|Synopsis||When Mark Grayson learns he's inherited his father's superpowers, he becomes the superhero Invincible. As he grows, he encounters love, death, betrayal, consequences, and choices which will define him, his family, and even entire planets.|
|Artist||Cory Walker, Ryan Ottley|
|Length||144 issues (about 3300 pages total)|
|Release Date||January 2003 – February 2018|
Mark Grayson seems unfazed when his dad, Nolan, tells him that Nolan’s an alien from the distant planet Viltrum, sent to Earth to study its potential for Viltrumite assistance. Mark’s more interested in the fact his dad has, for years, protected the world as the superhero Omni-Man and that Mark himself could one day inherit his father’s abilities. Speed. Enhanced durability. Incredible strength. And flight.
On the much-anticipated day he receives his powers, Mark is rapturous. There’s a steep learning curve in becoming comfortable with flying — how do you steer yourself through the air anyway? — and deep reflection on how to use his abilities. Should Mark don a colorful costume and protect the world alongside other heroes? Join Robot, Atom Eve, Rexplode, and Dupli-Kate on the Teen Team? Embrace his true heritage and help his dad prepare Earth for Viltrumite conquest and enslavement?
Hold up, what?
Mark soon discovers that not everything his father told him is true… and these revelations are only the first stepping stones on a path Mark could never have dreamed of following.
Violence: Fights between superhuman characters take up a majority of the narrative. Several of these feel like your standard dust-ups — punches, kicks, headbutts, slaps. People are slammed, backhanded, thrown around, or knocked back by explosions. As the series progresses, battles start leaving combatants as bloody messes, beaten within inches of their lives or murdered in increasingly gratuitous ways. Characters are punched through, stabbed, decapitated, burned, crushed, impaled, torn in half, shot, electrocuted, suffocated. Injuries include gouged or removed eyes, broken and severed limbs, gashes, broken jaws, lacerated throats. Story arcs see robots (and people) explode, buildings topple, vehicles explode, cities demolished, even planets obliterated. We’re told, in the aftermath of some conflicts that hundreds, if not thousands or millions, are killed. We see various corpses, some of which are fed on.
Sexual Content: Several characters kiss, both hetero- and homosexual couples. Couples are seen in bed together, often undressed but covered by sheets. Several scenes imply couples sleep together, including once in public, and we’re told a few people have children out of wedlock. A male character impregnates several women. A few characters are caught having affairs, accused of cheating, or admit to cheating. Unmarried couples cohabitate. A married man takes a second wife. Some dialogue is laced with innuendo. Several female characters sport revealing outfits, costumes, or swimsuits. Male characters are occasionally seen shirtless. Someone references “the birds and the bees.” A young female character makes unwanted advances on her male counterparts. A few male characters hit on or leer at some female characters. A male character is sexually assaulted. Physical abuse is occasionally implied. A female character’s powers include turning into a male creature, who later sleeps with a female alien.
Drug/Alcohol Use: A few characters drink recreationally or reference alcohol. Someone asks for a cigarette and later smokes. A few other characters smoke. We’re told a government agency laces tap water with chemicals. Someone finds a parent’s empty wine bottles. Someone believes a friend deals drugs; a criminal actually deals drugs. A hero’s powers come from chemical alterations. A biological weapon threatens an alien race.
Spiritual Content: References to magic, mystical creatures, and gods pop up occasionally. A minor character stylizes himself as a “demon detective.” A few characters are seemingly resurrected, and some folks reference praying. A primary plot point revolves around reanimated corpses. Someone makes a shrine to a “sky god.” A character receives their abilities from a witch’s curse. Reference is made to a prophecy. A Wonder Woman-esque character fights a god. Some characters are worshiped.
Language/Crude Humor: Over 200 uses of God and Jesus’ names taken in vain, combined across the 144-issue series. Over 75 uses of h*** and d***, plus several uses of a**, b****, b******, and s***, plus a single f-bomb. A few curses go unfinished. Other offensive words include multiple uses of p****d and a few uses of “retarded,” d**k, p***k, and p***y when referring to other characters. A few characters make crude jokes, gestures, or insinuations.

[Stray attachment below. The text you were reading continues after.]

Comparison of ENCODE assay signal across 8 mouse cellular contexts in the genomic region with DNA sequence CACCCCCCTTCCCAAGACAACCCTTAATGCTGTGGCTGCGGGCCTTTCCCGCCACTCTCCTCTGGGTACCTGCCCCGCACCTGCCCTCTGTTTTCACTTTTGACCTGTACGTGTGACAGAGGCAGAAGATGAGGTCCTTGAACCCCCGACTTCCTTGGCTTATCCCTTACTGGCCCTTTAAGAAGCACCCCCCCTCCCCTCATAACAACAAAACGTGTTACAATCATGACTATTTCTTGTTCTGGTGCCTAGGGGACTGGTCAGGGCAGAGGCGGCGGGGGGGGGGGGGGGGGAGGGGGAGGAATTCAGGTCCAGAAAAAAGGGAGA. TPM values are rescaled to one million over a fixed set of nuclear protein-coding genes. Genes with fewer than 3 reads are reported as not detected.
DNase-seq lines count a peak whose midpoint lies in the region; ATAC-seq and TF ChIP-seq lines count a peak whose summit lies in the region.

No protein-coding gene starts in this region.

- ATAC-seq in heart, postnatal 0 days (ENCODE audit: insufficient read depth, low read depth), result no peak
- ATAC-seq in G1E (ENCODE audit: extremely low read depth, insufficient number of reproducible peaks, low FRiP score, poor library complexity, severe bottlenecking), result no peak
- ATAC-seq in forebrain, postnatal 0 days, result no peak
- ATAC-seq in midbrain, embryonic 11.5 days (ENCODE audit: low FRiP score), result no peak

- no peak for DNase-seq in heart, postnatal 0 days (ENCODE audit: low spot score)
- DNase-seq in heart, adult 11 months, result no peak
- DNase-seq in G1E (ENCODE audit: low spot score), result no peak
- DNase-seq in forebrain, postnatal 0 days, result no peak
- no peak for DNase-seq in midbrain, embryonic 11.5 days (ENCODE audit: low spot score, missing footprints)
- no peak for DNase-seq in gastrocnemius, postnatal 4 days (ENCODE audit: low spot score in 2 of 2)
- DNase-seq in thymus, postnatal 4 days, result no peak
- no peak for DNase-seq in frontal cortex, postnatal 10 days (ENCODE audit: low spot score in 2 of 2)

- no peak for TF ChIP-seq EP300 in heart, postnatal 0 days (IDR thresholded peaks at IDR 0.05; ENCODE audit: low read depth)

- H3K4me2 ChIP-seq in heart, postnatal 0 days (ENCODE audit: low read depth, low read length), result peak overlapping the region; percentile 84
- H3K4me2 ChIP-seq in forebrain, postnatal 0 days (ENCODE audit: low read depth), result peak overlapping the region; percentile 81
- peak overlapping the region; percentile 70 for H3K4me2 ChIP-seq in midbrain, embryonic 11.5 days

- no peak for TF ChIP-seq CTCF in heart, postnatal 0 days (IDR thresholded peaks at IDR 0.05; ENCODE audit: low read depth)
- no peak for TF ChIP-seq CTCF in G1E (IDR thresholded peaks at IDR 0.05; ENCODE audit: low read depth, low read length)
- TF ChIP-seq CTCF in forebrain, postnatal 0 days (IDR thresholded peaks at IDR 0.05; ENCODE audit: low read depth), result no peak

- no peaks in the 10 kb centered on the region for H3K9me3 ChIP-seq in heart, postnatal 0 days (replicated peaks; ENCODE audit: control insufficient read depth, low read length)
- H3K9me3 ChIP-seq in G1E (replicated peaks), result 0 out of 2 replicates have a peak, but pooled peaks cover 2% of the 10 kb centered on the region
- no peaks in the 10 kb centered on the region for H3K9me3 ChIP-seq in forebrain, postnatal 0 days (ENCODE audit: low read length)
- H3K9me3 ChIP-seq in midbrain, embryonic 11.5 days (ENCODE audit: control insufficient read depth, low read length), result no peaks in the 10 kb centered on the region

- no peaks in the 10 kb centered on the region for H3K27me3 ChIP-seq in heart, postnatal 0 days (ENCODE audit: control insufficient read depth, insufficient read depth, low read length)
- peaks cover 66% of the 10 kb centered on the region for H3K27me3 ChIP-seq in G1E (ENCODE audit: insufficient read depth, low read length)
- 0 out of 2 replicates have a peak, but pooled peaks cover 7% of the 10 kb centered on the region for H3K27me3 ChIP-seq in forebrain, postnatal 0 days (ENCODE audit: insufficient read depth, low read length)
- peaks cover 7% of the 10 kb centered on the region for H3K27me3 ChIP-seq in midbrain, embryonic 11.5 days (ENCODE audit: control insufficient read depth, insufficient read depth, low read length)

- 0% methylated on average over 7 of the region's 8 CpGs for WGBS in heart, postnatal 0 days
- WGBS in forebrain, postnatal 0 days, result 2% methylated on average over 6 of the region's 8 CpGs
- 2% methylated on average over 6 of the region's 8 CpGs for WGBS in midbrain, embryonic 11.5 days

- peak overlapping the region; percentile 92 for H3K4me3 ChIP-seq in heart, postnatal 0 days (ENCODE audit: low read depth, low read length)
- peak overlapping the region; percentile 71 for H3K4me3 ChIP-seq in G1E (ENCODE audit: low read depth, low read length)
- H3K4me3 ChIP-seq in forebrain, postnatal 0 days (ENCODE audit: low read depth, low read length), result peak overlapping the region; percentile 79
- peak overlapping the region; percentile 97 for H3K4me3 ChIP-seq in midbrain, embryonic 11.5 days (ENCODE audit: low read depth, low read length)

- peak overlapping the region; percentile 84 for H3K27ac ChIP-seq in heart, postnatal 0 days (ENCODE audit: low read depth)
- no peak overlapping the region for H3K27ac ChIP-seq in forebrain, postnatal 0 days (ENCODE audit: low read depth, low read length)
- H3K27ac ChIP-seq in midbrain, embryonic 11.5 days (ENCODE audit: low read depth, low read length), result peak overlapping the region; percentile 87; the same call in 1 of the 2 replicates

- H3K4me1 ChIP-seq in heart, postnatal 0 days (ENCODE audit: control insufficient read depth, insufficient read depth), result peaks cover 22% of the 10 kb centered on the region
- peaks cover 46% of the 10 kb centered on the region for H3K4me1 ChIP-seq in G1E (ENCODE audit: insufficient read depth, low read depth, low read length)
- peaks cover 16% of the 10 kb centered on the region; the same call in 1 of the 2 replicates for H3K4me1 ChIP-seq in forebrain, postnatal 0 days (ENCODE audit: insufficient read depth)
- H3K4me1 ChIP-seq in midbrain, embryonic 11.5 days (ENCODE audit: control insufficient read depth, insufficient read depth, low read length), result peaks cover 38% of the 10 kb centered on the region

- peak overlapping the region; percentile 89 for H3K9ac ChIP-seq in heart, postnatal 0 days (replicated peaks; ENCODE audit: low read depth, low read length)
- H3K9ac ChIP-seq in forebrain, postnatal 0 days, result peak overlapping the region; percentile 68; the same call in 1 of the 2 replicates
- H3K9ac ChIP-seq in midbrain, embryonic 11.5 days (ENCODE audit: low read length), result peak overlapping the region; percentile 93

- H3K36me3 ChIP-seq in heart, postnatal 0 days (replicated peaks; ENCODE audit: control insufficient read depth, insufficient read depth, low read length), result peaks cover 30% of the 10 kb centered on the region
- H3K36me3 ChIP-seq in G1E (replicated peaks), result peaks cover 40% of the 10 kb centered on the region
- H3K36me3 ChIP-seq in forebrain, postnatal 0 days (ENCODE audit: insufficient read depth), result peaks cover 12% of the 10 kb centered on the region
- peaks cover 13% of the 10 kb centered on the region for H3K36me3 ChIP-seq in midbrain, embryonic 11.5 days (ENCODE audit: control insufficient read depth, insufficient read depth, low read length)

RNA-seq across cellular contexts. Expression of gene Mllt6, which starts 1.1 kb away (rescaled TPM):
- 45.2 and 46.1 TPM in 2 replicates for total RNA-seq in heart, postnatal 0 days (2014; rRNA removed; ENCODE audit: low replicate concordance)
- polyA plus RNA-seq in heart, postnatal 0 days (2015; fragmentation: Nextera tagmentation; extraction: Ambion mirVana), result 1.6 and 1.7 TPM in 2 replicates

Other Negative Content: A government agency employs some questionable and manipulative practices. Characters argue, yell, steal, threaten, insult, lie, act arrogantly, betray each other, and disrespect authority. A few characters vomit. Someone disrespects a grave. A few people reference suicide. We learn a female character had an abortion.
Positive Content: This being a superhero comic, many people are saved from the jaws of death by costumed do-gooders. Whole ships, cities, and planets are rescued. Characters aid each other, often at the risk of personal injury to themselves, and some end up injured or killed as a result. Characters seek reconciliation and reformation with various villains and former friends, extending mercy and second chances; others ask for forgiveness, conduct personal reflection, and change for the better. Friends and family members comfort, encourage, provide care, and show concern for one another. Fallen characters are honored at funerals.
Published over fifteen years, Invincible is a saga (no, not that Saga) unlike any other. Writer Robert Kirkman, in league with artists Cory Walker and Ryan Ottley, crafts a story that takes nearly everything you love about mainstream superhero comics and shoves them into a 144-issue series that has a definitive beginning, middle, and end. Big brawls rage across cityscapes. Heroes learn how to use their powers responsibly. Earthbound characters explore the cosmos and visit different dimensions and times.
If you’re looking for a healthy dose of common comic book tropes without trawling through decades of continuity, Invincible is a near perfect series to dive into. Easter eggs feel inserted for readers “in-the-know” — the series references or parodies The Walking Dead, Y: The Last Man, Watchmen, Peanuts, Star Trek, and characters such as the Justice League, Nick Fury, and Galactus, among others — but plenty of running gags should entice new readers. If you’re not amused by Cory Walker and Ryan Ottley’s consistent establishing shot of the Pentagon (sometimes whole, sometimes aflame), maybe you’ll find humor in the fate of a garbage bag Mark hurls in issue #1 or an alien race’s repeatedly futile attempts at invading Earth.
For the veteran reader: tired of endless epics that extend for decades with little discernible characterization, wonky retcons, pointless resurrections, paint-by-numbers plots, and a rotating cast of flavor-of-the-month villains? To paraphrase Veggie Tales, “Have we got a comic for you.” Kirkman and Co. develop a series that’s anything but standard. Its appeal is broad, because beneath Invincible’s Saturday-morning-cartoon coating lies a stirring, relatable human adventure.